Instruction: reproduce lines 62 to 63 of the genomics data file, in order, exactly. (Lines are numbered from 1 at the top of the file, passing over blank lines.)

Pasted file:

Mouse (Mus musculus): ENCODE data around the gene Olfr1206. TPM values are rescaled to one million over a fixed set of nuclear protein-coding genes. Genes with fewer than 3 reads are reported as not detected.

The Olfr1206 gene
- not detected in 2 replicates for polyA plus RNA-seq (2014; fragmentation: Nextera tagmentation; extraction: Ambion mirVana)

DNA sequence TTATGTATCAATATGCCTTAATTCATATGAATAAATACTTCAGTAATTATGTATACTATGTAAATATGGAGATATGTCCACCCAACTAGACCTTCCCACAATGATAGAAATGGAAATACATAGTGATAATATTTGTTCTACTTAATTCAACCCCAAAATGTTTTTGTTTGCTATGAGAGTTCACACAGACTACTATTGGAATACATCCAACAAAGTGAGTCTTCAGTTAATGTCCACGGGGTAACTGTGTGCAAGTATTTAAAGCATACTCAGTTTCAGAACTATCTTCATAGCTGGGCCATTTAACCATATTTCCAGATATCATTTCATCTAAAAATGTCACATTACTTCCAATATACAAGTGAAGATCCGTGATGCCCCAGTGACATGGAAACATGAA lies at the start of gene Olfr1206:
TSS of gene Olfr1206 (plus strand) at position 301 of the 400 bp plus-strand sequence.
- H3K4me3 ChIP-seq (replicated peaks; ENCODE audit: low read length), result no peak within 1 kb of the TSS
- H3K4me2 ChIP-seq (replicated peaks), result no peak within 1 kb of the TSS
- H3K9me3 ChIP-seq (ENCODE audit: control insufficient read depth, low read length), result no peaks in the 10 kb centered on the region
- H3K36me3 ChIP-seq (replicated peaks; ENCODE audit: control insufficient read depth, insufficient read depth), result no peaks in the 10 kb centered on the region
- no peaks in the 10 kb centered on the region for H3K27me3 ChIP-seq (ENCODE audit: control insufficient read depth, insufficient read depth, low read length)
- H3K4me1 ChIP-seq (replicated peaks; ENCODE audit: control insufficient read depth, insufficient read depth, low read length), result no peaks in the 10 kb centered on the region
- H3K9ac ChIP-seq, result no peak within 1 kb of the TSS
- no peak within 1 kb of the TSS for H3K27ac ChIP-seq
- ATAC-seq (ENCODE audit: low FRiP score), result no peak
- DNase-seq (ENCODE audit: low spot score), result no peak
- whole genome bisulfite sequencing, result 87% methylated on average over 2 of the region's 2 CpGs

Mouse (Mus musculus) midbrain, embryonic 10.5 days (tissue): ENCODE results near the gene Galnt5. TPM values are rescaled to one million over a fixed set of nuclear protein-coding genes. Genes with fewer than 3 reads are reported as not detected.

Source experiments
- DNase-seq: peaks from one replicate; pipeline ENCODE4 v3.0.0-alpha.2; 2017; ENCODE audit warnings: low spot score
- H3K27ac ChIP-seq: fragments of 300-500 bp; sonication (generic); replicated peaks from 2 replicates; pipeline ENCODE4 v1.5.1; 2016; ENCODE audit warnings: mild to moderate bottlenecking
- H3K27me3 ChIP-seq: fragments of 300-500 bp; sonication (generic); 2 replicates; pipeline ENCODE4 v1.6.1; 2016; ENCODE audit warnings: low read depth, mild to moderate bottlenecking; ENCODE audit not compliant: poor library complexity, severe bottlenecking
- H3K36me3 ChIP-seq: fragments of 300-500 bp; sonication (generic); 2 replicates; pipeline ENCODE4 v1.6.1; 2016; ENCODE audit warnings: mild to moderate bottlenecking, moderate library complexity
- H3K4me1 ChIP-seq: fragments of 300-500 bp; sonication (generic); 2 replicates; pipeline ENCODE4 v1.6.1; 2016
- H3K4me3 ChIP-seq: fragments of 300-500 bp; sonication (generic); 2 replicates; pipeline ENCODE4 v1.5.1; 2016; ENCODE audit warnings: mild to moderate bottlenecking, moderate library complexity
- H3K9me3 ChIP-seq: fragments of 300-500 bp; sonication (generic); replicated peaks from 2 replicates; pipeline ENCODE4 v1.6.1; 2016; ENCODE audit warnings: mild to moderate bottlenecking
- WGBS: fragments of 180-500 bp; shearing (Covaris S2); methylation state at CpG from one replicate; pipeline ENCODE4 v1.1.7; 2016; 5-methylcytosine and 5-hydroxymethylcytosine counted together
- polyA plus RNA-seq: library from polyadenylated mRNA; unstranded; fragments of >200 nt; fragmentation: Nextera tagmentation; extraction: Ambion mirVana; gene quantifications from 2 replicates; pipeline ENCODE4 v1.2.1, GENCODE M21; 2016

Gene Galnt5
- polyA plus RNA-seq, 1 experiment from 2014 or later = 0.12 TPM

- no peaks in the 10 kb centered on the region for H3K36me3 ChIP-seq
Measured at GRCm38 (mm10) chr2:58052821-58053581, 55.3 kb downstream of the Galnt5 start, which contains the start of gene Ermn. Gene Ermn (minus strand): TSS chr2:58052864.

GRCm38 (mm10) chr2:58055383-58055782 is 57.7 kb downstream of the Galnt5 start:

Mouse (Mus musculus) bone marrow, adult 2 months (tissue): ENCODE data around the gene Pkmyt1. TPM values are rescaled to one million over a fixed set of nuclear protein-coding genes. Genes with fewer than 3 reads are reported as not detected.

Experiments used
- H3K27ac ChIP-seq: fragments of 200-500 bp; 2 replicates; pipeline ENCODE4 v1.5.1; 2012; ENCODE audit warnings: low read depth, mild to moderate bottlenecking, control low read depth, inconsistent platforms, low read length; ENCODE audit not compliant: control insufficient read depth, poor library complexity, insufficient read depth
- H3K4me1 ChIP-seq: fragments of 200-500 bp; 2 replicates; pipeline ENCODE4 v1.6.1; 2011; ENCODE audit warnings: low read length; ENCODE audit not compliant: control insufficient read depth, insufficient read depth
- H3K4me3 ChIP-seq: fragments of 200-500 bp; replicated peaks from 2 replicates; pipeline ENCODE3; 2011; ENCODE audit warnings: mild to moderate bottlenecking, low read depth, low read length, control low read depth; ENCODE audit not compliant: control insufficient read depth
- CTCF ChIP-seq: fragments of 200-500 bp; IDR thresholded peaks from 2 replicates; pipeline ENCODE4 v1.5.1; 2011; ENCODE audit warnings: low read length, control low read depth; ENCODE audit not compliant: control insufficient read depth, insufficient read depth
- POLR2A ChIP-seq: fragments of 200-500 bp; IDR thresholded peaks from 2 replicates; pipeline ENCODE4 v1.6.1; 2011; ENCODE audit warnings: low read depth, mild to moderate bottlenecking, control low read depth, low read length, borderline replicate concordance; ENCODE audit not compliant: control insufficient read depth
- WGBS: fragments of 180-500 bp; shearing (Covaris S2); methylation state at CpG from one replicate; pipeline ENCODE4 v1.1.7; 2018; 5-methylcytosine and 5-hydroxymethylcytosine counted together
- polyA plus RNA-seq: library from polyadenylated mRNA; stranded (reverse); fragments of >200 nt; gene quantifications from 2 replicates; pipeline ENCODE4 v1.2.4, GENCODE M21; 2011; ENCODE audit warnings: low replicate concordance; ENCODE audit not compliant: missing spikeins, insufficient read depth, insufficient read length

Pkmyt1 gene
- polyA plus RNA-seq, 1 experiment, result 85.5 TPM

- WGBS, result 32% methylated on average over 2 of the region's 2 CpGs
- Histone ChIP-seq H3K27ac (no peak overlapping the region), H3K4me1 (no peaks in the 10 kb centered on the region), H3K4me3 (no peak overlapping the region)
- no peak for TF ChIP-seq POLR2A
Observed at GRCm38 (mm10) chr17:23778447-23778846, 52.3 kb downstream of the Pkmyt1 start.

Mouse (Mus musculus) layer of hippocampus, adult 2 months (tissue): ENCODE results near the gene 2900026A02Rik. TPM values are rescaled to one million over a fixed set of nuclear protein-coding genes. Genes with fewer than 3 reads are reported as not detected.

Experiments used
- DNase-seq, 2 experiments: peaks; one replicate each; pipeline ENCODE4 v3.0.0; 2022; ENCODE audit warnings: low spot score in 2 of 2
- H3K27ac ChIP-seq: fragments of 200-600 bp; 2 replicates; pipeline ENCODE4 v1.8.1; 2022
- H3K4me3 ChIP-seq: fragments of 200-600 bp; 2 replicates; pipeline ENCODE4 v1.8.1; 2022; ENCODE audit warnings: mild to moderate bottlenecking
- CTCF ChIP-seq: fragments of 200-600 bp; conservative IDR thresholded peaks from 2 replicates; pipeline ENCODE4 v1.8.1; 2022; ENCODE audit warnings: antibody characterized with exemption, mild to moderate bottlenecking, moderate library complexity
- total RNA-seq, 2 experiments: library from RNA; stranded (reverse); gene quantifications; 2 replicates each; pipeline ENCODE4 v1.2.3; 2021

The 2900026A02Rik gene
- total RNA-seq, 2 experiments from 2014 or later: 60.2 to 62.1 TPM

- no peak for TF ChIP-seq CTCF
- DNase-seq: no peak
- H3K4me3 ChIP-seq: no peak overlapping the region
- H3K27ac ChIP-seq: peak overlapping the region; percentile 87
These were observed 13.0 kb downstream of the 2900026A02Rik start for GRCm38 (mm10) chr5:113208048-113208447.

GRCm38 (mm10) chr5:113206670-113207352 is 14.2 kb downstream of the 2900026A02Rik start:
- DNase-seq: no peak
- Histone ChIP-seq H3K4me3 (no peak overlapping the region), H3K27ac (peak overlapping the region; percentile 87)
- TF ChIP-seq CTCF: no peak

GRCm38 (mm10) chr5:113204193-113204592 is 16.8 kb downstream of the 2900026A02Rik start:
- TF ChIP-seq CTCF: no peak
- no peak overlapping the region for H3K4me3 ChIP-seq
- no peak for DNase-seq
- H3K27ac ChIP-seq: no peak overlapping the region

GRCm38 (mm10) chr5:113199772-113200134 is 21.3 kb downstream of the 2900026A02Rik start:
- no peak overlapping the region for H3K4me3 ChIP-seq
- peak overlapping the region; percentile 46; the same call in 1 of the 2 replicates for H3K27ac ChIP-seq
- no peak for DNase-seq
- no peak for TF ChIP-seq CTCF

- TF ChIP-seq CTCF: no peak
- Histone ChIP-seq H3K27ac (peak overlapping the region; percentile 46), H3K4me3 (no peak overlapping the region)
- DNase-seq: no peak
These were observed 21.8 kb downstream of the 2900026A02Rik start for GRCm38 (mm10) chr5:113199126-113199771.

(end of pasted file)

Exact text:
GRCm38 (mm10) chr5:113206670-113207352 is 14.2 kb downstream of the 2900026A02Rik start:
- DNase-seq: no peak